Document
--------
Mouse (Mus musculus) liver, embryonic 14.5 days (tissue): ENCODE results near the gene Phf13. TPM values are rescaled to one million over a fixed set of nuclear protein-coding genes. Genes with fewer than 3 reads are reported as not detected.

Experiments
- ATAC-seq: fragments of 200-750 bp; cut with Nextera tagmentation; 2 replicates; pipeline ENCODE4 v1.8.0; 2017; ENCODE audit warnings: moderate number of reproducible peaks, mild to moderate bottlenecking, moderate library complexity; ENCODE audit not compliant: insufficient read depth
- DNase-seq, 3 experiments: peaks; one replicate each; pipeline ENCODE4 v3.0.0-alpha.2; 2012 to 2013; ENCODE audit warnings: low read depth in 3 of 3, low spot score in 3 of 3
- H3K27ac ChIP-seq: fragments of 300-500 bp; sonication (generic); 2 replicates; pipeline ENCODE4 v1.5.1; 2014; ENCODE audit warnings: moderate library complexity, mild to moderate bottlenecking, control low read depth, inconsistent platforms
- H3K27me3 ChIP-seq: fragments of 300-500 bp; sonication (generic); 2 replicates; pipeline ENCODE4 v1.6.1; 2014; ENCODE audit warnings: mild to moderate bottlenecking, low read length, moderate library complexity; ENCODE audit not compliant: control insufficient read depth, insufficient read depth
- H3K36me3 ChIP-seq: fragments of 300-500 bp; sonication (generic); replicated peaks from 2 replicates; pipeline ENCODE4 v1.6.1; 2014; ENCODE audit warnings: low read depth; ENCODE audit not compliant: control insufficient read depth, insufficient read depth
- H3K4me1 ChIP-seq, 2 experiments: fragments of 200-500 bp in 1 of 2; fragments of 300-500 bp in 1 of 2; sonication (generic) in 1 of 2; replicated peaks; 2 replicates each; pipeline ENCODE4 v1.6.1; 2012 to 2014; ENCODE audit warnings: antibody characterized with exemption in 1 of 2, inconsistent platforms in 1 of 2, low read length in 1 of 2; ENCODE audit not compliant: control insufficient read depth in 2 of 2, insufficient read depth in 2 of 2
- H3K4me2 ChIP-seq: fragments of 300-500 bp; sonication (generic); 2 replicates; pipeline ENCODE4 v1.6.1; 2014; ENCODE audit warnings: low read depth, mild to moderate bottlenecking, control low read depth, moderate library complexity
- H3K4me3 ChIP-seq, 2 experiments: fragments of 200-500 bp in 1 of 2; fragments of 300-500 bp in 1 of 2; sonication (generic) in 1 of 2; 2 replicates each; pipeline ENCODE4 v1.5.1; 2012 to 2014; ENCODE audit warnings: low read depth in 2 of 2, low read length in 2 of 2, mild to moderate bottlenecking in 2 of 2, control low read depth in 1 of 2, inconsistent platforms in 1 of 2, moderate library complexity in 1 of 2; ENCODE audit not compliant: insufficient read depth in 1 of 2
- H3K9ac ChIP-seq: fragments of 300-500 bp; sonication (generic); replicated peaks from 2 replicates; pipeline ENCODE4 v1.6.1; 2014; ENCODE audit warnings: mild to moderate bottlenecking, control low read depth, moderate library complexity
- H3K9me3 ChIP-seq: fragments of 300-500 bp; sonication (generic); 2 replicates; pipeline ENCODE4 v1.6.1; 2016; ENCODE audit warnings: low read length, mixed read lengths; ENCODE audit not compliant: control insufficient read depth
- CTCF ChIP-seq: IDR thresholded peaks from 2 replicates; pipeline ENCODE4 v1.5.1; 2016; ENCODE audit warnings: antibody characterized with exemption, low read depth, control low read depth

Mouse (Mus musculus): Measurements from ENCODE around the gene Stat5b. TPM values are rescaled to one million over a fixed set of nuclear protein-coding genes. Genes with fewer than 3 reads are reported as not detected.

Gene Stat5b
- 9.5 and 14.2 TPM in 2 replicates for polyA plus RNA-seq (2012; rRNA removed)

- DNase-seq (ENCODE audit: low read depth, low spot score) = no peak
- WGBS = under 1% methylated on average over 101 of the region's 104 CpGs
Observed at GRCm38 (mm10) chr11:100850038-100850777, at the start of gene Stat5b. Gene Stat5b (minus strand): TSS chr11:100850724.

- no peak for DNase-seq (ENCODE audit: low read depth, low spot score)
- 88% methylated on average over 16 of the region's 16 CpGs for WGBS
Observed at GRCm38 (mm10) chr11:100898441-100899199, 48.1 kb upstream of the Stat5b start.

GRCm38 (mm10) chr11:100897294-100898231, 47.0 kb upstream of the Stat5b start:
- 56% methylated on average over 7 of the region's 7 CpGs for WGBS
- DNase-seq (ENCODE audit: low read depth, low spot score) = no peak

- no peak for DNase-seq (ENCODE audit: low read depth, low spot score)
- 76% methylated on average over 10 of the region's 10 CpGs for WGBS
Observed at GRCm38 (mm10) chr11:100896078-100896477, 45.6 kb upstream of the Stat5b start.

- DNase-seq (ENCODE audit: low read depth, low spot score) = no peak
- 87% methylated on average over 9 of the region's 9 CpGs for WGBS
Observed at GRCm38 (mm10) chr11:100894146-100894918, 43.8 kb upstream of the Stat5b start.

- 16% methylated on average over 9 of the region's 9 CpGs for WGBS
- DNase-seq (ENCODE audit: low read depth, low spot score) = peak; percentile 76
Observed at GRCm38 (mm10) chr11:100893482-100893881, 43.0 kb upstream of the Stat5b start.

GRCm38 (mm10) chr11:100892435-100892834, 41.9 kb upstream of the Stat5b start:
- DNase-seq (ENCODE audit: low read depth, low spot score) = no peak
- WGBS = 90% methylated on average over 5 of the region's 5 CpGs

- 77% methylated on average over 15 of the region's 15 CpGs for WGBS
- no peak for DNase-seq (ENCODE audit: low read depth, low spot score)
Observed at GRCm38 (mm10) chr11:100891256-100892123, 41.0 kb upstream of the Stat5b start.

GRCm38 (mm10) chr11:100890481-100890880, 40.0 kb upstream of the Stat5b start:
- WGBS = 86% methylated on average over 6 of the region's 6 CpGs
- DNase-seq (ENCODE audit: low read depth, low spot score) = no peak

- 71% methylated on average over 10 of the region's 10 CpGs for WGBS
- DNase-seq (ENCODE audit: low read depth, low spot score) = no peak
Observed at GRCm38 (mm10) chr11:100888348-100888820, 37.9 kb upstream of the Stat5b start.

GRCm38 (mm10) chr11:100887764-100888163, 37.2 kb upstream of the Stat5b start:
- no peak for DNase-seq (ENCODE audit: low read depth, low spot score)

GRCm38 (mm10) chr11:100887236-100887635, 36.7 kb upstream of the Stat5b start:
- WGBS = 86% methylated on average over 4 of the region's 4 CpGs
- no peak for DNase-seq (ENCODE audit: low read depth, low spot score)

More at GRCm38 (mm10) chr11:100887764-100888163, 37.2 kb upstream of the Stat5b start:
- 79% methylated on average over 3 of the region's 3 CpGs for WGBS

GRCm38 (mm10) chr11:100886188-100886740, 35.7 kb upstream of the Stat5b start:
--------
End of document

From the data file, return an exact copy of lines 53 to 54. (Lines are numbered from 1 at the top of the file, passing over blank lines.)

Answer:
- 79% methylated on average over 3 of the region's 3 CpGs for WGBS

GRCm38 (mm10) chr11:100886188-100886740, 35.7 kb upstream of the Stat5b start: